Yesterday on my walk I went down Memorial Boulevard and saw all these tents set up in the park. I started taking some pictures and realized when I zoomed in for this shot and saw the sign, that the encampment was part of the “Occupy” movement spreading across the world inspired by the Wall Street demonstrations that started on September 17th.
According to an article in the Winnipeg Sun, Trevor Semotok, a spokesperson for the group says they are protesting the growing disparity between the rich and poor in Canada and promoting the idea that “people should come before profits.” The sign here says “Canada owes $800 billion to private banks.” Chad Lozinkski another spokesperson for the Winnipeg group gave a less specific motivation for the protest when he was interviewed by the Metro News. He says “our strength is that we have no specific message. We are providing a venue to speak up about any issue. ” This kind of all-encompassing agenda is true of the group who is staging a similar protest in Toronto. A Globe and Mail reporter spotted a variety of signs in the Toronto camp including pleas to protect the environment, provide better services for the disabled, a warning about exploiting aboriginal people and a call to end poverty in Canada.
The Manitoba protest started on October 15th with 400 people participating in a march that originated at the Manitoba Legislature. According to Metro News there are only about 20 protesters left at the site. I think that is a bit of an under-estimation. I saw more than 20 people there yesterday. The National Post says that the mayors of most Canadian cities are hoping for a peaceful resolution of the protests. They think the cold Canadian winter will eventually drive the protesters inside, although the Winnipeg group has installed a fire pit and an insulated kitchen in hopes they can carry on the protest at least till Christmas.
A 13-year-old girl at the site with her mother told the Winnipeg Sun she is protesting the fact that the wealthy who comprise 1% of the population, control 99% of the country’s wealth. The middle class is rapidly disappearing as the gap between the rich and poor widens. The teenager’s mother said it is a shame that there are people in our country still living in third world conditions.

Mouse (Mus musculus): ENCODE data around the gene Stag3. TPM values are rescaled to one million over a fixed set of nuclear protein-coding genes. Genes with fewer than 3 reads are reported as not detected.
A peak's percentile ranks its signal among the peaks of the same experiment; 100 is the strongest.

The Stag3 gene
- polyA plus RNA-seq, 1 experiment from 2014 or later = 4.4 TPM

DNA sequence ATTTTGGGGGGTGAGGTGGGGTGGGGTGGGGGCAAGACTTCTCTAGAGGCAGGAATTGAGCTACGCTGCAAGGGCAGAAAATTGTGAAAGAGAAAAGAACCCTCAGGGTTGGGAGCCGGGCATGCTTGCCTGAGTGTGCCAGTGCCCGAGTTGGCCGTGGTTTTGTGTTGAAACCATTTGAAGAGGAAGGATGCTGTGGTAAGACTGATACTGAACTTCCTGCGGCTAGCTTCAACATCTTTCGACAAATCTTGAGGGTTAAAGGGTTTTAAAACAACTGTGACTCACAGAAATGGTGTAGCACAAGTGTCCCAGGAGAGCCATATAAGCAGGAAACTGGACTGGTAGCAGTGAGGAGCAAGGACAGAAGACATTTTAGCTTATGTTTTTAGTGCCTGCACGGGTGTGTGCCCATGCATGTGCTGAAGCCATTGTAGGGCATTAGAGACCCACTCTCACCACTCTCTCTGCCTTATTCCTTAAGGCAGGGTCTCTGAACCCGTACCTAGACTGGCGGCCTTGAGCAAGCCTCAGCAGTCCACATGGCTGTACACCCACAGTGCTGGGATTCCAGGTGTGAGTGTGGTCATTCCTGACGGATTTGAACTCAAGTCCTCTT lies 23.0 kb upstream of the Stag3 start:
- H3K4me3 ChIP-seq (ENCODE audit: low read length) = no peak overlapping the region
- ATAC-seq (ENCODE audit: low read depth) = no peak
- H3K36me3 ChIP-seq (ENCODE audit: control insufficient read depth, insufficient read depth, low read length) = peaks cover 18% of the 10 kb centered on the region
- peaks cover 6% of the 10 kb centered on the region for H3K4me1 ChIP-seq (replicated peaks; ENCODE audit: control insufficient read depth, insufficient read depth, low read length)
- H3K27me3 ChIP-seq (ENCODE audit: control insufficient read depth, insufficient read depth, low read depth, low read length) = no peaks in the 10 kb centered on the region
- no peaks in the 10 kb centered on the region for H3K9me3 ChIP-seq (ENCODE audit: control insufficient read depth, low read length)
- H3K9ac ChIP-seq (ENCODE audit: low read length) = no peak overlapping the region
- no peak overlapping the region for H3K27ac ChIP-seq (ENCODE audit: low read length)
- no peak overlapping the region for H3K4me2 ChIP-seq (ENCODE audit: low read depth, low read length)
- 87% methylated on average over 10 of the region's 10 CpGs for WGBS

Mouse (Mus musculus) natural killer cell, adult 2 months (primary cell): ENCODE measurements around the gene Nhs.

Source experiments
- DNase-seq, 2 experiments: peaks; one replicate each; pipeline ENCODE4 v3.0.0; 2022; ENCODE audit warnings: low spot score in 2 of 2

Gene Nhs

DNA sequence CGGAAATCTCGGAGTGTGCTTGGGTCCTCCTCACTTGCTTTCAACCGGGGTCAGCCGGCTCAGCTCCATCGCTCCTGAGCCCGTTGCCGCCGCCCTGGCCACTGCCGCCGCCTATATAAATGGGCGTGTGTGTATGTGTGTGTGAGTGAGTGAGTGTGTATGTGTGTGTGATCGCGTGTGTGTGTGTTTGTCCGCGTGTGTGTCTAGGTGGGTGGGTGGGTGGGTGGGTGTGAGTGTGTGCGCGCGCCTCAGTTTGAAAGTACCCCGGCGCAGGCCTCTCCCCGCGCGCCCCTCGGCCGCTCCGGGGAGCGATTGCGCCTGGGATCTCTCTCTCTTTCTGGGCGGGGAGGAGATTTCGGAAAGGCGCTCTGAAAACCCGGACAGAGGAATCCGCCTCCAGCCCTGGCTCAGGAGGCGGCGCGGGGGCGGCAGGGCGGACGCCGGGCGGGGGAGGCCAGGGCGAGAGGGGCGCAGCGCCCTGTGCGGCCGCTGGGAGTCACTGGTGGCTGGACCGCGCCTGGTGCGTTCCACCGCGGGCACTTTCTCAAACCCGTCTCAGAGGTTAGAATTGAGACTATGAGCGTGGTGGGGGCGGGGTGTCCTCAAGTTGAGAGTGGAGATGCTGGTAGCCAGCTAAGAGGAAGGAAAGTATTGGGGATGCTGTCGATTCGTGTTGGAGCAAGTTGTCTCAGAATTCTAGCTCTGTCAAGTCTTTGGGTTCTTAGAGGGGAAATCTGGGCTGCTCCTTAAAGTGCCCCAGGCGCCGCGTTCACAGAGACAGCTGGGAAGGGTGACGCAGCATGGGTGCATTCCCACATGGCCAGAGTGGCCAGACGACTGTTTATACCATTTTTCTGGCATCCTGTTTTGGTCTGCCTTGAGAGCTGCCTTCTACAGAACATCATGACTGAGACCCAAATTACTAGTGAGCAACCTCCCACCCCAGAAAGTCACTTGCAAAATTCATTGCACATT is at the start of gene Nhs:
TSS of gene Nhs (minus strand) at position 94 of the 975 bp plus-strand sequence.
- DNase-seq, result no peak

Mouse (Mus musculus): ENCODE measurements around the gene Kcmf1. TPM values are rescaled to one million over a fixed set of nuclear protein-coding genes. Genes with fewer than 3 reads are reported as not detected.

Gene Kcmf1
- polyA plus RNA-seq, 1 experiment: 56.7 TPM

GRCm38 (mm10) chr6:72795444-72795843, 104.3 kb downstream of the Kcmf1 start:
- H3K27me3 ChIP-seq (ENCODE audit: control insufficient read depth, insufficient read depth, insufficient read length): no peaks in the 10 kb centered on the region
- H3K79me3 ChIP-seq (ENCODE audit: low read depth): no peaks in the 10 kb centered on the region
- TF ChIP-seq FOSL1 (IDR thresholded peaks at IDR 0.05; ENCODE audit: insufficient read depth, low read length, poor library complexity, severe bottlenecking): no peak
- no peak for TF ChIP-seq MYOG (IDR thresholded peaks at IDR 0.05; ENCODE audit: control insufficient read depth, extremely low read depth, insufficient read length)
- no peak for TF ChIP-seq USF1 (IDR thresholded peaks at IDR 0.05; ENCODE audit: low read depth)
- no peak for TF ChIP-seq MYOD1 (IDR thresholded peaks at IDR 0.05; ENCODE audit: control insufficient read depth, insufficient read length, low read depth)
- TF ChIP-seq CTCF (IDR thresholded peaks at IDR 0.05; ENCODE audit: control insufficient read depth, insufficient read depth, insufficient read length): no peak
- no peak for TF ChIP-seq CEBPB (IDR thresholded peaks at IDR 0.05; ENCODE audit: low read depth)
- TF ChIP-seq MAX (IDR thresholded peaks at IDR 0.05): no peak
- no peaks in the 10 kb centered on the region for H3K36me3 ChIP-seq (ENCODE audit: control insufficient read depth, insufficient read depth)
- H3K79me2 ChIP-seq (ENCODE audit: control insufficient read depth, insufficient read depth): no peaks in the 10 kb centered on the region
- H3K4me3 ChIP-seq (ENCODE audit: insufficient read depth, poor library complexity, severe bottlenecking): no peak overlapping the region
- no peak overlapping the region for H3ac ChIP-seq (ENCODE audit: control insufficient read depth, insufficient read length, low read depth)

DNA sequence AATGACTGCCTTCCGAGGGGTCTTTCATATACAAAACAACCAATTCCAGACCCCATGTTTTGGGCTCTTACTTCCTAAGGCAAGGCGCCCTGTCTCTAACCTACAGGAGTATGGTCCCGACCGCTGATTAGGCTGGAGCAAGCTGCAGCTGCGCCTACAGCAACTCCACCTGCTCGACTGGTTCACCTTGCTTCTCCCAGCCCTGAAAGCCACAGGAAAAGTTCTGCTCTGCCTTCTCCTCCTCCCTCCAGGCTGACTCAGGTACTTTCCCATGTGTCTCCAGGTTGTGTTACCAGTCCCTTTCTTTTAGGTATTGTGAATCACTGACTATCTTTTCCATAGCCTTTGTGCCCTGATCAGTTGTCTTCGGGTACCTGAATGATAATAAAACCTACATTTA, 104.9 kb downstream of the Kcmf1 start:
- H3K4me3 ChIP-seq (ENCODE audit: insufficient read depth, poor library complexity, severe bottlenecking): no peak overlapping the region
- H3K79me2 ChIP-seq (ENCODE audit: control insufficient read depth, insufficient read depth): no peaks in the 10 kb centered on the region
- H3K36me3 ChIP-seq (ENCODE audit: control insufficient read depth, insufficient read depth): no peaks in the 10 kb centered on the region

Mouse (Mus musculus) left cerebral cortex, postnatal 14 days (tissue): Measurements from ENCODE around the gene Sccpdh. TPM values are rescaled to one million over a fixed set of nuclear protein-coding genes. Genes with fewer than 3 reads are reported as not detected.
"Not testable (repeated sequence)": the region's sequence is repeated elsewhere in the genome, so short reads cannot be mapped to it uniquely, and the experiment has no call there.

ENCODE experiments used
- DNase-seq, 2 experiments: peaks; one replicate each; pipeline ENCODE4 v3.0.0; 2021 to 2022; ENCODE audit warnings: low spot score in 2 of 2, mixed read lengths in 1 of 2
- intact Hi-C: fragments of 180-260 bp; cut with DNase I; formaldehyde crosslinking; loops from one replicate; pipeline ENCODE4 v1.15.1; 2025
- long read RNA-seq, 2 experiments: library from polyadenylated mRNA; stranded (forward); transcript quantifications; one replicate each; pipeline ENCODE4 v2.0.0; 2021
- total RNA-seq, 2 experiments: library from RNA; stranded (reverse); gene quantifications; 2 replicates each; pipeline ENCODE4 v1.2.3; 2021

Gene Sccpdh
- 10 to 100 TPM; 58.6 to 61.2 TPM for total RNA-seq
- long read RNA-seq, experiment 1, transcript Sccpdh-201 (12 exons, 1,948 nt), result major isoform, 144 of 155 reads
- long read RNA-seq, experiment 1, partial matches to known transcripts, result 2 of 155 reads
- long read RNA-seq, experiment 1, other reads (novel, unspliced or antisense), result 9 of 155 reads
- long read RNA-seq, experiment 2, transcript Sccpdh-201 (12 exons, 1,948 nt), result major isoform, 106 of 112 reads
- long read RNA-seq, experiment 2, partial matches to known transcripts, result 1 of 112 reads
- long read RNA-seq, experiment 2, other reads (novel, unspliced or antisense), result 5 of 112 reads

While I was taking photos of the “Occupy Winnipeg” site these workers who were installing windows in a building across the street from the protest said to me, “Why don’t you take a picture of us? We have jobs. We are working to make our country better. We aren’t slackers like those guys over there.”
The gentlemen made their opinion of the protest perfectly clear. It got me thinking about my own opinions about the occupy movement. Certainly, as a child of the sixties, I know how effective protest can be in changing things. I was a teen in the era of Martin Luther King and the anti-Vietnam War protests. One thing that is different is that those protesters put a lot on the line to defend their issues. People like Gandhi and King went to prison for their anti-establishment ideas. According to the National Post, Vancouver mayor Gregor Robertson speaks for most civic leaders, when he says physical force and legal action will not be taken against Canadian protestors. I guess I also have to wonder if this kind of protest is as effective in changing things as taking some kind of concrete action to address the needs of the disenfranchised might be.
However one cannot dispute the fact that the Occupy movements are drawing attention and inciting lots of discussion. Last night, Diane Sawyer did a piece on ABC News about the growing gap between the rich and poor in the United States . She talked about the wealthy 1% of the population whose income has grown by 240% in the last few years.
The protests are having the desired effect. People and the media are talking about the economic inequities in North America, and here I am writing a blog post about it. What next? Maybe I need to go down to the Occupy Winnipeg site and engage the protesters in a conversation about what they are trying to accomplish. Maybe I need to think about what concrete things I can do to try to ease the disparity between the “haves” and “have-nots” in my community.